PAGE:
Flagship Species As Conservation Tools: Koalas As A Case Study
In conversation ecology, the importance of charismatic animals – like dolphins, tigers or elephants – to further a cause has long been recognized. Organization who highlight such animals in their outreach and campaign activities can attract considerable public attention and funding. This research paper presents a case study on how an individual flagship species can be used to achieve stronger local policies for nature conservation.
The authors of this paper discuss different concepts that relate to those charismatic animals, including umbrella and flagship species. An umbrella species is a species whose protection also benefits other species or the entire ecosystem in which they live. A flagship species is recognized as iconic, and has a strong cultural significance globally or in a particular region. A well-known example for a flagship species is the panda bear featured in the logo of the World Wide Fund for Nature (WWF).
However, the authors note that, while potentially effective, focusing on flagship species in conservation efforts has also been criticized in the past. For example, a narrow focus on one flagship species for biodiversity conservation in a region could backfire if that species goes extinct in the future.
In Australia, the koala bear is an iconic animal. Koalas have specific physical characteristics that make them especially appealing to humans, especially their baby-like, cuddly look. To showcase the potential of using the koala as a flagship and umbrella species, the authors present a case study which draws on experiences from a community education project conducted from 2001 to 2009 in the Ballarat community in Victoria, Australia.
The goal of the project was to prepare and establish a Koala Plan of Management to protect local koala habitats near the Ballarat municipality. In the preceding years, human population growth had led to increased urbanization and land-use for housing development and construction of roads. However, despite human encroachment, the authors note that one of the challenges for the project was that the koala bear was not officially considered as a threatened species in Victoria.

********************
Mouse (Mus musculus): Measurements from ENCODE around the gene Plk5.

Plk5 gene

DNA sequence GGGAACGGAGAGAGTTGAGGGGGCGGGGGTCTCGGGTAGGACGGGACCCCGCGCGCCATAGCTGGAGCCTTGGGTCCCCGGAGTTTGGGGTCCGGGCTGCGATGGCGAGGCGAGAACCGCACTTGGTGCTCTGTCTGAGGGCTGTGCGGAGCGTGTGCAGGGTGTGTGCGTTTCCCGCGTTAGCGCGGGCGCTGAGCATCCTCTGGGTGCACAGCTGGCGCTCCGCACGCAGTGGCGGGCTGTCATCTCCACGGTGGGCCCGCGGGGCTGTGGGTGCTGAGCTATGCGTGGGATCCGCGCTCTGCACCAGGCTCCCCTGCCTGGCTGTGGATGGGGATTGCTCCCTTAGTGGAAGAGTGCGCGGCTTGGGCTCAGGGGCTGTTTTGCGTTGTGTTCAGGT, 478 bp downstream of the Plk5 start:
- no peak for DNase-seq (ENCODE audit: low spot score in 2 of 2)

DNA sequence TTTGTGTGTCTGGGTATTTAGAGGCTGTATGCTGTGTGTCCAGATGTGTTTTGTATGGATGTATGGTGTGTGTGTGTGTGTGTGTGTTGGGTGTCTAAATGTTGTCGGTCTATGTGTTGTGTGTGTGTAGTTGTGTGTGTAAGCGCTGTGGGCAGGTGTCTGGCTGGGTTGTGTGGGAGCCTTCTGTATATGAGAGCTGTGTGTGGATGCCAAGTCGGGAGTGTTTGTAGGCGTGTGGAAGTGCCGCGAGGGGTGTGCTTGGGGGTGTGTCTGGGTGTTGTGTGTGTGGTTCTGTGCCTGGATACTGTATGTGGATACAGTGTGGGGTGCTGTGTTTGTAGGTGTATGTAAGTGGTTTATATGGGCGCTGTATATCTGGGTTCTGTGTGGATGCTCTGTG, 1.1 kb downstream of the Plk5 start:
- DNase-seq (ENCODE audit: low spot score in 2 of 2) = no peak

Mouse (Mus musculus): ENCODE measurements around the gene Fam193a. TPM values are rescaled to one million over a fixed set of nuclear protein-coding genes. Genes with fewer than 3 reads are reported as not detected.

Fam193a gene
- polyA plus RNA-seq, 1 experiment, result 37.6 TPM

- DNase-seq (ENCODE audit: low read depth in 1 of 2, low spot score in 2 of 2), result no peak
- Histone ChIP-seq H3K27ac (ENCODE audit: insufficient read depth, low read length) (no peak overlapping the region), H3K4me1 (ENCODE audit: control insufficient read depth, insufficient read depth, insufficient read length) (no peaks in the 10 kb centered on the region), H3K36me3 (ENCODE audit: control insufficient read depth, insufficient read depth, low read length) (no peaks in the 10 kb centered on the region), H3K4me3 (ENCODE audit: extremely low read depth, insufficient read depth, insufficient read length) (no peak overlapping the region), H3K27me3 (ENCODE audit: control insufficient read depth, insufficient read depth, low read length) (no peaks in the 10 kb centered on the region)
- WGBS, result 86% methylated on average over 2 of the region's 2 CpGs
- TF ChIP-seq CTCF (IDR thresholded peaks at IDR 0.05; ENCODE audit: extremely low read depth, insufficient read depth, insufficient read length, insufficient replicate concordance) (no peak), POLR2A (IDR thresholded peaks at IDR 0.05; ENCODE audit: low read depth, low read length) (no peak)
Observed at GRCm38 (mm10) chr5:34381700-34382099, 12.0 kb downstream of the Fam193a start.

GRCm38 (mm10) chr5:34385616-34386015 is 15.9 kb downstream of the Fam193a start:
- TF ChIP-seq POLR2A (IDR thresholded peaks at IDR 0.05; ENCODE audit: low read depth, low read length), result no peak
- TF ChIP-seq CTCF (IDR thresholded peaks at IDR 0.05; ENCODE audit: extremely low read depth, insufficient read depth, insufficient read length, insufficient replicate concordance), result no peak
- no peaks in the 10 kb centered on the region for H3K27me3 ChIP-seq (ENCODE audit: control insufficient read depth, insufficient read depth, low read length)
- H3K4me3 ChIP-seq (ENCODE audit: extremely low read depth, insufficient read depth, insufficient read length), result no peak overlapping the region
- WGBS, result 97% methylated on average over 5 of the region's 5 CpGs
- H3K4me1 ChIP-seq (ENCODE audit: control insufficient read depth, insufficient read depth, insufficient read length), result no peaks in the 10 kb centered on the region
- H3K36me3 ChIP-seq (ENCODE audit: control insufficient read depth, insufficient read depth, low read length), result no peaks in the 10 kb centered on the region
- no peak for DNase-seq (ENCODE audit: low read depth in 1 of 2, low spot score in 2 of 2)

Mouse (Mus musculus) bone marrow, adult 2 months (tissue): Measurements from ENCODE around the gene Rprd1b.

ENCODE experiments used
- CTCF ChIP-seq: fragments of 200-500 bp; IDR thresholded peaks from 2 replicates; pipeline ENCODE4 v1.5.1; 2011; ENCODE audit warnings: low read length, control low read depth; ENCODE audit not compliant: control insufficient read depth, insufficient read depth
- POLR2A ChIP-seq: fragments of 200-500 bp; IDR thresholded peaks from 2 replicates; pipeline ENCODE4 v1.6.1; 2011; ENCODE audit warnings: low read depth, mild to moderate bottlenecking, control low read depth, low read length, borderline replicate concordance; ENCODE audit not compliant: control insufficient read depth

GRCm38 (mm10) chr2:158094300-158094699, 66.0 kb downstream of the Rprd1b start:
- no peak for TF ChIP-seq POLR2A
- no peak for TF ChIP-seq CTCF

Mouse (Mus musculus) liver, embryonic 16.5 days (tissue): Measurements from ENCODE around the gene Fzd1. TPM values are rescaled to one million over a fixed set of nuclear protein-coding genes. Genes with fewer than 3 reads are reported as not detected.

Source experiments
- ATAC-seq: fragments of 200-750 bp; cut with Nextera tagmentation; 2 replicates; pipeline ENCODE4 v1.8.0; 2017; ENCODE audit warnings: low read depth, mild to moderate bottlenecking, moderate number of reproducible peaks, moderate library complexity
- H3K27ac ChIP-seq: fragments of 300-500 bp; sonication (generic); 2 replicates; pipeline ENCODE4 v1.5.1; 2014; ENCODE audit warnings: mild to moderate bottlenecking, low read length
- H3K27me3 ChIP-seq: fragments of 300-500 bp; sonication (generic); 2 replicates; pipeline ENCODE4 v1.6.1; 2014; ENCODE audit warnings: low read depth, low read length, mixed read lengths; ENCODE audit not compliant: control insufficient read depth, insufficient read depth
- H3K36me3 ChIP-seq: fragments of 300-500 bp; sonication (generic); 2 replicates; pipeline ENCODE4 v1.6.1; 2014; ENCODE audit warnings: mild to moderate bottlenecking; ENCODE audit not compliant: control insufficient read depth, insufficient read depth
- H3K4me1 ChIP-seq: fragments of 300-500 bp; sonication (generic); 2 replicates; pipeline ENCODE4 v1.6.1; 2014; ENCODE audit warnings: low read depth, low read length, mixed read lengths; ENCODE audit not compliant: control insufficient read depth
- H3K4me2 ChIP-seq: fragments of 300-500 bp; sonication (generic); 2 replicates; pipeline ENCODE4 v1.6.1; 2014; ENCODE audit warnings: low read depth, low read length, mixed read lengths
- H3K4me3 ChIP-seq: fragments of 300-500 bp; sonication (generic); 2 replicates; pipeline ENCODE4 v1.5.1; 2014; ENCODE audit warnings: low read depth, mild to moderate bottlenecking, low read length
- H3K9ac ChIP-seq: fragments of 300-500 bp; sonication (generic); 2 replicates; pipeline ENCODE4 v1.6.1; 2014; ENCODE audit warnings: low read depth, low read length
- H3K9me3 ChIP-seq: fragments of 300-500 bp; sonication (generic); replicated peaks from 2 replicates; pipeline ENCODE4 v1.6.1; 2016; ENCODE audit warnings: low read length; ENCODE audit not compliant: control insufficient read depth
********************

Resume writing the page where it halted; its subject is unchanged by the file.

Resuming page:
The project employed a liaison officer from the Australian Koala Foundation in the Ballarat municipality to implement activities like art projects, planting trees and engaging with city councilors and private enterprises. To better target these activities, the project surveyed residents to explore their attitudes towards koalas and different options to protect them. Tree planting and habitat restoration received the most support (93.3%) and least opposition (1.8%) among respondents. But even more restrictive measures like traffic speed limits and restrictions on dog ownership were supported by almost 78% and opposed by only 12% of respondents.
During the project’s lifetime, the municipal council approved a Koala Plan of Management which included restrictions on building permits and retention of trees. Other municipal councils in the region showed interest in replicating this approach.
The authors argue that this achievement was largely due to the focus on the koala as a flagship species in the public education program employed by the project. They stress that targeting schools was one of the key success factors, and was an entry point to influence students’ awareness of and attitudes towards ecological conservation. Students then spread that awareness and attitude change to their household members.
However, while it is plausible and intuitive that the focus on the koala bear was crucial for the outcome, the methods employed in this study do not allow conclusions about the extent to which the flagship species approach contributed to the success of the project.
With regard to changing attitudes, the survey of residents conducted during the beginning of the project is a good starting point. But the survey could have been deployed again after the project, in order to estimate the extent of public opinion change to which the public education program contributed.
In addition to that, the authors dedicate a whole sub-section in the introduction of the article to potential conceptual issues. They identify at least six criticisms of approaches focusing on single flagship species for ecosystem conservation in the academic literature. However, none of these criticisms are addressed in the discussion of the case study. Arguably, it would have been beneficial for animal advocates to see responses to these criticisms as well.
With these limitations in mind, the present case study gives a detailed account of how a flagship species can be used to improve community education and planning regulation to protect habitats. Although koala bears are native only to Australia, the approach applied in this case could inform projects in other countries with similarly iconic animal species.